OLDEST LIVING TREES
“Island of the Dragon’s Blood” by Beth Moon.
Trees are sanctuaries. Whoever knows how to speak to them, whoever knows how to listen to them, can learn the truth. They do not preach learning and precepts, they preach, undeterred by particulars, the ancient law of life. ― Hermann Hesse
Surreal Black and White Photos Immortalize Oldest Trees on Earth
Few things on Earth are as old as the organisms in the photos of Beth Moon. For her recent book, Portraits of Time, the San Francisco-born photographer traveled around the world for 14 years, capturing the planet’s longest-living trees (some of which also appeared in Susan Sussman’s The Oldest Living Things in the World – see video below) in the hopes of helping humanity better protect and preserve these ancient survivors. “Most of the trees that I have photographed exist only because they are outside the reach of civilization,” Moon writes on her website. “Some species exist, but only in a few of the most isolated places in the world.”
To print Portraits of Time, the negatives underwent a lengthy and intensive in which iron oxide was mixed with ground palladium and platinum and then captured inside the actual printing paper. It’s a photographic process whose results can last for centuries, incorporating Moon’s themes of time and tradition into the final products themselves. It’s all in the hopes that Moon’s photos will contribute to the preservation of these giants of the time, so that our grandchildren can admire them—and not only from a picture.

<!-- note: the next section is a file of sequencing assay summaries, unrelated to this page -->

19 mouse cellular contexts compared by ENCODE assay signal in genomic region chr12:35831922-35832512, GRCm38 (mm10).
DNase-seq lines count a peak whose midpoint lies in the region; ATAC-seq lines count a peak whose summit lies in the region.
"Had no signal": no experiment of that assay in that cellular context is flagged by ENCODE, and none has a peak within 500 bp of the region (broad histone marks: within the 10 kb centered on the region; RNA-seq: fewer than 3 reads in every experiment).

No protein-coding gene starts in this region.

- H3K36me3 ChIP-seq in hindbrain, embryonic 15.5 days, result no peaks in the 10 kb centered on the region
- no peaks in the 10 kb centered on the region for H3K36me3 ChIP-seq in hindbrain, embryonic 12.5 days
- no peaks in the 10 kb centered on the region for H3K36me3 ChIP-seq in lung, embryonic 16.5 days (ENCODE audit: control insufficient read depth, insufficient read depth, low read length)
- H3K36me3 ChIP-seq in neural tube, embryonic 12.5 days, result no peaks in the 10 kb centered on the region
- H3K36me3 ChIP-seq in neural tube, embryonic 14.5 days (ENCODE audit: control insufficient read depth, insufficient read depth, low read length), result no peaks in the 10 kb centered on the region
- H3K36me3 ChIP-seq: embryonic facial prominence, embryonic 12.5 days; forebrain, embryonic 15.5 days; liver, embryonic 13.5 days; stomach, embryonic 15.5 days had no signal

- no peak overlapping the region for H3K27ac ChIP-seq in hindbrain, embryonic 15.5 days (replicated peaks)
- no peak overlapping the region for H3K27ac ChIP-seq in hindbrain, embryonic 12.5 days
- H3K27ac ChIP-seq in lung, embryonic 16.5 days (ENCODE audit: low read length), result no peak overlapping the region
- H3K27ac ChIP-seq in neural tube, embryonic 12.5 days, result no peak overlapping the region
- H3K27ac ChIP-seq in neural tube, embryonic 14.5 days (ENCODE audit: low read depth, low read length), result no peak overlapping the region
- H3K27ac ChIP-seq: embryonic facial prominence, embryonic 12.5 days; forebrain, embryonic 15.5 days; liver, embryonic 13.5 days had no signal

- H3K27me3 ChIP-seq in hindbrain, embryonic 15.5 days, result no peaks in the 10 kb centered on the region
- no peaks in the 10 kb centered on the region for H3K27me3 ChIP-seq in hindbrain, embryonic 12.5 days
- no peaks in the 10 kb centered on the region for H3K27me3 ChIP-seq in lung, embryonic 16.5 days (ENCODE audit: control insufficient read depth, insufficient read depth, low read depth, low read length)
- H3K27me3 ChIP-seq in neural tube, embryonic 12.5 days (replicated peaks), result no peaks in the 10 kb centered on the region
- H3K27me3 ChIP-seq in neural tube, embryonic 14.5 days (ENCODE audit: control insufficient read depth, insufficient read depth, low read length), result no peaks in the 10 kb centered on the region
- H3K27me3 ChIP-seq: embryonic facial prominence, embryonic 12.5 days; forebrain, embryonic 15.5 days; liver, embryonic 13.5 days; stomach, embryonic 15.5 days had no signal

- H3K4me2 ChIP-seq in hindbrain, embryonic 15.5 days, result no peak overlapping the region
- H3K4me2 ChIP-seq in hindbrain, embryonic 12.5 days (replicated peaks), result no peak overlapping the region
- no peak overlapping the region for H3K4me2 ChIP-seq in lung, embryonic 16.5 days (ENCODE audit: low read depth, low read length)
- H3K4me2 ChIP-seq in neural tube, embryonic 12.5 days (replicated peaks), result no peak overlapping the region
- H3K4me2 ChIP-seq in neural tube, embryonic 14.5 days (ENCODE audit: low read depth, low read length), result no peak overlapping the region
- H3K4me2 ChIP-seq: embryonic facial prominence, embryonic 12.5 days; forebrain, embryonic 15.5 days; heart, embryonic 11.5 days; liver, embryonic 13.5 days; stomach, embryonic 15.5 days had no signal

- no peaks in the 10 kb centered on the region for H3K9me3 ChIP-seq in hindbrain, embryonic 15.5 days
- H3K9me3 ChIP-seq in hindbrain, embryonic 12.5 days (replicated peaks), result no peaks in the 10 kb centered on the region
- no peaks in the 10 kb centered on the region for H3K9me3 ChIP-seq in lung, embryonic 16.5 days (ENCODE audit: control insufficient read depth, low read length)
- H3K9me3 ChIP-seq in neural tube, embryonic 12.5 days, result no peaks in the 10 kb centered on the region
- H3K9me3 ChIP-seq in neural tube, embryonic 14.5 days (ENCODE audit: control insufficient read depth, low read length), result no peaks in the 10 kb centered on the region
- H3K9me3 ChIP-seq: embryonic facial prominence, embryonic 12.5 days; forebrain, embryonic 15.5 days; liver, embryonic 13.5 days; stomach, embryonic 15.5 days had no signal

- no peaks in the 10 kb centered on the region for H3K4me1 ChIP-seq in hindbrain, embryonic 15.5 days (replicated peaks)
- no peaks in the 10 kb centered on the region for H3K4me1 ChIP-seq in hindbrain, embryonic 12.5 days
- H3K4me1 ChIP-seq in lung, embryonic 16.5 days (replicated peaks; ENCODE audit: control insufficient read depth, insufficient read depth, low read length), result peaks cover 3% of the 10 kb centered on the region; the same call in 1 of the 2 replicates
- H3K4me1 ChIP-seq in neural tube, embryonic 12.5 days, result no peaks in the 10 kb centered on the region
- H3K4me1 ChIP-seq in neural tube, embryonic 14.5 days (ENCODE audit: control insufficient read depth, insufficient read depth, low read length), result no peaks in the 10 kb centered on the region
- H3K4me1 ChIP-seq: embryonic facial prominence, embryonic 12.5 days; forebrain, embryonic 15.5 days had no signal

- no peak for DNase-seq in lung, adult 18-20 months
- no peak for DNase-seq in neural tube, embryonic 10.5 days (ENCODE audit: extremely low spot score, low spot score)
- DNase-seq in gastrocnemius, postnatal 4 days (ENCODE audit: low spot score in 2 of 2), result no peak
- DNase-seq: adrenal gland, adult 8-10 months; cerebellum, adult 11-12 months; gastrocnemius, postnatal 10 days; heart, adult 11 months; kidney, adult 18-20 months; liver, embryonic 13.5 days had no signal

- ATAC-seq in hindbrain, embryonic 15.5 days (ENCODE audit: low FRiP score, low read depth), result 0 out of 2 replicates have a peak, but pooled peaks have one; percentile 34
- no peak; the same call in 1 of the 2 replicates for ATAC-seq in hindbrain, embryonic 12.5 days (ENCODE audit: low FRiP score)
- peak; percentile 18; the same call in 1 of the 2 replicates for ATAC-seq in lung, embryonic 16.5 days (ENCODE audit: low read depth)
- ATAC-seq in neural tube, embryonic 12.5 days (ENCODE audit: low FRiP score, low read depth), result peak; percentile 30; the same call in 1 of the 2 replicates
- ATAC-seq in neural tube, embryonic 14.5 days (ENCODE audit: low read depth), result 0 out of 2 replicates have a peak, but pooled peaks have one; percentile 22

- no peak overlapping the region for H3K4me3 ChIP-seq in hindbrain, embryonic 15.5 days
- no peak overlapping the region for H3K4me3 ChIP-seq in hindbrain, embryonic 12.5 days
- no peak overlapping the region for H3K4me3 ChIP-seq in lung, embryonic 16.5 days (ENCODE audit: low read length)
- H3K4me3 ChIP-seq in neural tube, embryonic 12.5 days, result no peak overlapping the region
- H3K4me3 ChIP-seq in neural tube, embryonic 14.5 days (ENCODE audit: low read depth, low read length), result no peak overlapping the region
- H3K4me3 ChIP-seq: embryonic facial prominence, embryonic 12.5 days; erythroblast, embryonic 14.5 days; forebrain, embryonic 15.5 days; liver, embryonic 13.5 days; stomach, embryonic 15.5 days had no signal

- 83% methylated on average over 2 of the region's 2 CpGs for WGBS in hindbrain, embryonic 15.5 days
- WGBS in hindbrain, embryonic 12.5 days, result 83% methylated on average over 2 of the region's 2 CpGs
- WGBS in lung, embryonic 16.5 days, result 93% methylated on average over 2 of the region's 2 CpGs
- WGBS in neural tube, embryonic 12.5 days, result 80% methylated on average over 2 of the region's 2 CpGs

“Off to Market”
“Bristle Cone Pine Relic”
“The Nantglyn Pulpit Yew”
“The Ifaty Teapot”
“The Bowthorpe Oak”
Susan Sussman’s The Oldest Living Things in the World
In living color..
There are colonies of clonal trees that have lived for tens of thousands of years, but there’s something majestic about a single tree able to stand on its own for millennia. These ancient trees have borne witness to the rise and fall of civilizations, survived changing climates, and even persevered through the fervent development of human industry. Here are some more of the oldest trees in color.